CNET también está disponible en español.

Ir a español

Don't show this again


Airbnb gets a victory from San Francisco voters

A ballot initiative in the city would have imposed restrictions on short-term housing rentals.

Airbnb's fight to defeat a controversial proposal on short-term rentals has paid off.


Election Day has come and gone in San Francisco, and it's business as usual for Airbnb.

That wasn't guaranteed. A ballot measure in the city had sought to impose restrictions on the kind of short-term housing rentals that are Airbnb's bread and butter.

That measure, known as Proposition F, focused on whether homeowners should have to register their homes as rental properties and face restrictions in how many days they could rent their homes. It was defeated in Tuesday's voting by a margin of 55 percent against to 45 percent for.

Based in San Francisco and operating around the world, Airbnb offers people a website through which they can list, find and rent short-term lodging.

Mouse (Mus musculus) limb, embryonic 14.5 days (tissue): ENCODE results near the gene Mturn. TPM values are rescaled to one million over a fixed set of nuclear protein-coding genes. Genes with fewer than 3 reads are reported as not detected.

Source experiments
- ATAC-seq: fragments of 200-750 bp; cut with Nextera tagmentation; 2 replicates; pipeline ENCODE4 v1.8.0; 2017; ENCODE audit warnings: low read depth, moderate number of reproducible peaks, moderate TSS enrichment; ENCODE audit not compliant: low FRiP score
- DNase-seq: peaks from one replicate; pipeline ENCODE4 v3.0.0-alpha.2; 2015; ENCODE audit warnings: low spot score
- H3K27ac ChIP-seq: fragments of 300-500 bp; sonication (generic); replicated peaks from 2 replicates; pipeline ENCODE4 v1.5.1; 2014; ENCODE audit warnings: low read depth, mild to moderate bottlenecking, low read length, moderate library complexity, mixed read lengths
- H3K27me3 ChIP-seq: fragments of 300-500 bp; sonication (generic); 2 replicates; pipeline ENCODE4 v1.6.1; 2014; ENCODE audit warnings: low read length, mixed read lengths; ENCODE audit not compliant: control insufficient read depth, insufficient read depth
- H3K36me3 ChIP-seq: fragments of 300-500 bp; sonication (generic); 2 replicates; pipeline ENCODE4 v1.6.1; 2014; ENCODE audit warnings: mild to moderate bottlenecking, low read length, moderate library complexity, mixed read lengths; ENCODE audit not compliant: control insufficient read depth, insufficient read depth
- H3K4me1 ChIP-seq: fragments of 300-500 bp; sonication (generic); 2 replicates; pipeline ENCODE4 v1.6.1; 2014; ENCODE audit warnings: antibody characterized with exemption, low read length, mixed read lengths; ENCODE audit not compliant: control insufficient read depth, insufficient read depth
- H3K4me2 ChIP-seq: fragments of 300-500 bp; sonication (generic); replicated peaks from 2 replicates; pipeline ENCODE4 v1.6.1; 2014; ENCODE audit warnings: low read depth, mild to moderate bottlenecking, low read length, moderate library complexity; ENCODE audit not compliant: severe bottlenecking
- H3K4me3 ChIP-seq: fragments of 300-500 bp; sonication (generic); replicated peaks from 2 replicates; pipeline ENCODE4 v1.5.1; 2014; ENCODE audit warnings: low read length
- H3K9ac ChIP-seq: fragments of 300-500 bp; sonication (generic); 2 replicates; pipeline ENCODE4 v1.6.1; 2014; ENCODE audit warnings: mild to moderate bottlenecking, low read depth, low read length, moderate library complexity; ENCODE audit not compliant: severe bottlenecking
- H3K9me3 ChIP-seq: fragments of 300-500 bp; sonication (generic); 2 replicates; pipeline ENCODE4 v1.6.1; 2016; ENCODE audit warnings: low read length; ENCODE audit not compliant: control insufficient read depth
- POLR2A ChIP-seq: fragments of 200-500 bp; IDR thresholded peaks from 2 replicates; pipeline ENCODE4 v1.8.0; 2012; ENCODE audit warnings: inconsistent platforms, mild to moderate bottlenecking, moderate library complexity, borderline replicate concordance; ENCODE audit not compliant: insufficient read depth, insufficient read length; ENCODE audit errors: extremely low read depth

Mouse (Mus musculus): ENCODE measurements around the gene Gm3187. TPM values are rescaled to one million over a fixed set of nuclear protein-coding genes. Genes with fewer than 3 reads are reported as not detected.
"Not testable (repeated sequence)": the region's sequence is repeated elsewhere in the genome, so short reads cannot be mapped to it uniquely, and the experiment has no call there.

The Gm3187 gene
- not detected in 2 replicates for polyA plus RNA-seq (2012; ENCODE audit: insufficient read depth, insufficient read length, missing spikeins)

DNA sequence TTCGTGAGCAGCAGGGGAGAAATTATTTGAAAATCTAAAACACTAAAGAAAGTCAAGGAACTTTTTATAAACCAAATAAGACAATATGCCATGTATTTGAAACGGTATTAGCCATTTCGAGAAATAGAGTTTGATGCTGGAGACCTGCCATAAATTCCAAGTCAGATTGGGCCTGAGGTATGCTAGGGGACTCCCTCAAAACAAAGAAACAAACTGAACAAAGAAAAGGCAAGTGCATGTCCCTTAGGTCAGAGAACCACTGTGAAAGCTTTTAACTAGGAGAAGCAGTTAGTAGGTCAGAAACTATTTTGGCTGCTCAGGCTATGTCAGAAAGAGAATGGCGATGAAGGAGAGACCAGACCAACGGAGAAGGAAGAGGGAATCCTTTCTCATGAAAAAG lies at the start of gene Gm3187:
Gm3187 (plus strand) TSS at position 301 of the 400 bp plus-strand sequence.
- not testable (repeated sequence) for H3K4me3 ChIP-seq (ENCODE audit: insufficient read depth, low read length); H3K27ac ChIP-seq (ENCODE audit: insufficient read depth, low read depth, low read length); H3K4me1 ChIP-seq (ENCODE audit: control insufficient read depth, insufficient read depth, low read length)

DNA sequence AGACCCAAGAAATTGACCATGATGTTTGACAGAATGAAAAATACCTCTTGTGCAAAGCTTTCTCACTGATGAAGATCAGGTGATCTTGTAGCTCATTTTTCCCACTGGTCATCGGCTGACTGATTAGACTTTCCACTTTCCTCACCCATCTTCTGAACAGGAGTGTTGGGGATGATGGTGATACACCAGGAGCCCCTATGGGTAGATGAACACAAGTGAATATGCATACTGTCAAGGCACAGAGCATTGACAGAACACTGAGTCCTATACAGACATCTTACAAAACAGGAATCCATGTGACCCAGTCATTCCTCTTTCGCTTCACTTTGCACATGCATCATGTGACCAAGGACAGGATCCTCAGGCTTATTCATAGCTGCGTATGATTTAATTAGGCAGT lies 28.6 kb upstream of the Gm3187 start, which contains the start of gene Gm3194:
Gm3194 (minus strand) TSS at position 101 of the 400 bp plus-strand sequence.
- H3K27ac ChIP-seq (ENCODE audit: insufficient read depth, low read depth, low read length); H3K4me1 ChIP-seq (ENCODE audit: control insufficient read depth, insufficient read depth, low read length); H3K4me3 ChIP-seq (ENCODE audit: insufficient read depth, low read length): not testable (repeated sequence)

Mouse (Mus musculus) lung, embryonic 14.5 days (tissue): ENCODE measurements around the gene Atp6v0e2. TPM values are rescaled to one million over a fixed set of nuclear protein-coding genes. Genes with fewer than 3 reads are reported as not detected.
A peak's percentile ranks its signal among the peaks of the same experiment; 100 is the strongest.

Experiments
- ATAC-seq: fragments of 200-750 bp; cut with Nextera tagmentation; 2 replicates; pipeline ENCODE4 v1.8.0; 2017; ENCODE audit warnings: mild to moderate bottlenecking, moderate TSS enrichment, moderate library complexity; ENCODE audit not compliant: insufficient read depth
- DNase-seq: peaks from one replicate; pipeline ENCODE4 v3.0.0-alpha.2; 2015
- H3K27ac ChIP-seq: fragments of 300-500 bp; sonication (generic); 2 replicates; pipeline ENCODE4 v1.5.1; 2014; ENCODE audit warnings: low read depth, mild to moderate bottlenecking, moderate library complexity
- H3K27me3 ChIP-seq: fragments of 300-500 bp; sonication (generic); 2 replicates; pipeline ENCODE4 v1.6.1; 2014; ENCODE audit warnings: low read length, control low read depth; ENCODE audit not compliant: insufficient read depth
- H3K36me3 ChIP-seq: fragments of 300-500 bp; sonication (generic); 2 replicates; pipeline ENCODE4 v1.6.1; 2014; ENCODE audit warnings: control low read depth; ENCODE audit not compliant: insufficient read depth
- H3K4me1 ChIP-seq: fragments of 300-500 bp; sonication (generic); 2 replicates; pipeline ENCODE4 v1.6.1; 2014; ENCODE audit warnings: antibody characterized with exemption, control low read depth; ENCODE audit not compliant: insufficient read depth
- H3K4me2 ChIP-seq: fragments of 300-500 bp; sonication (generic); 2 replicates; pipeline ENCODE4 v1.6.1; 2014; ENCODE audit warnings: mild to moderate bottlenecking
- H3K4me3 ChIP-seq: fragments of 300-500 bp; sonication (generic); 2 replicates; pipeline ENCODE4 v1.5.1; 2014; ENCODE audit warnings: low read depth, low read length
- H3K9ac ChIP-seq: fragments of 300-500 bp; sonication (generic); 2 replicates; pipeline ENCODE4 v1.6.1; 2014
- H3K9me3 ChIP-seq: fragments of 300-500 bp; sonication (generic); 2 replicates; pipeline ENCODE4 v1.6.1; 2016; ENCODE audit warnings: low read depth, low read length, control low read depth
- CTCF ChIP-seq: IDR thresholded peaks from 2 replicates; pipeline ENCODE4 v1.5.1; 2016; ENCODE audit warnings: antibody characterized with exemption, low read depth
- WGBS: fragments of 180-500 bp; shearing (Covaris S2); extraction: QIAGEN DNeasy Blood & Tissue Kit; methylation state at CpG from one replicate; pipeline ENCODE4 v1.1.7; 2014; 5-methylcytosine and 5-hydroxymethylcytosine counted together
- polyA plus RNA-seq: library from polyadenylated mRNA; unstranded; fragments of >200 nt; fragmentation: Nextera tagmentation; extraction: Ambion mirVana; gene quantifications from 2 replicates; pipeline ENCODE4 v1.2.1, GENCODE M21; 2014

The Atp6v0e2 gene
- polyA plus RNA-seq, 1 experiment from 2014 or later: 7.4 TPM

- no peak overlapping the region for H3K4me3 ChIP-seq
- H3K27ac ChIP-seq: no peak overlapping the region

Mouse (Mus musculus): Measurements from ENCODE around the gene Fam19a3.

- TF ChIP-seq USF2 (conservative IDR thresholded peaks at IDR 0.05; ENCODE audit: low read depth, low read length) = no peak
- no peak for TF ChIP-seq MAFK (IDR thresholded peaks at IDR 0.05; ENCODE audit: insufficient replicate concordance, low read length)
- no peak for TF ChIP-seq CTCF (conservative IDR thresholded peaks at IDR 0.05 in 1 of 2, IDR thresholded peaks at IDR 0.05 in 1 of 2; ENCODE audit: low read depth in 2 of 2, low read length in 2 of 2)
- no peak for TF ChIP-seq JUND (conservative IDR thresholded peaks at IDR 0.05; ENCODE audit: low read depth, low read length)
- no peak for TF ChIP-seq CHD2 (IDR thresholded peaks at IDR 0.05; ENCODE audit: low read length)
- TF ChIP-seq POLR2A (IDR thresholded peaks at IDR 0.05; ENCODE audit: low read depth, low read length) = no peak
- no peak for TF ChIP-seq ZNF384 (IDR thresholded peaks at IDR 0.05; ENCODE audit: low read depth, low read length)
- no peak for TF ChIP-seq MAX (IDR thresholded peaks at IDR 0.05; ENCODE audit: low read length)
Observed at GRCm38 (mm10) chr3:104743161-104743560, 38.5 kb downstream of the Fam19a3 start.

Critics of the company, including regulators, unions and housing advocates, have argued that Airbnb is responsible for tighter housing markets, with landlords taking units off the market to capitalize on short-term rentals instead. That's an especially sore subject in San Francisco, one of the most expensive cities in the US for renting or buying real estate.

Supporters of Proposition F claimed that short-term rentals turn homes into year-round hotels, according to SFGate. The initiative would, in part, have capped short-term private rentals of homes and apartments in the city to 75 nights a year.

Airbnb and its backers, meanwhile, say the service is a boon to homeowners, who can make money to help pay their bills.

"Voters stood up for working families' right to share their homes and opposed an extreme, hotel-industry-backed measure," Airbnb spokesman Christopher Nulty said in a statement following the election results. "This victory was made possible by the 138,000 members of the Airbnb community who had conversations with over 105,000 voters and knocked on 285,000 doors. The effort showed that home sharing is both a community and a movement."

Airbnb spent a reported $8 million in an effort to defeat the proposition.

Two weeks before the election, Airbnb angered many San Francisco residents with an ad campaign that sought to advise the city on how to spend the tax dollars collected from the company. Airbnb quickly pulled the ads and apologized to the public and to its own employees.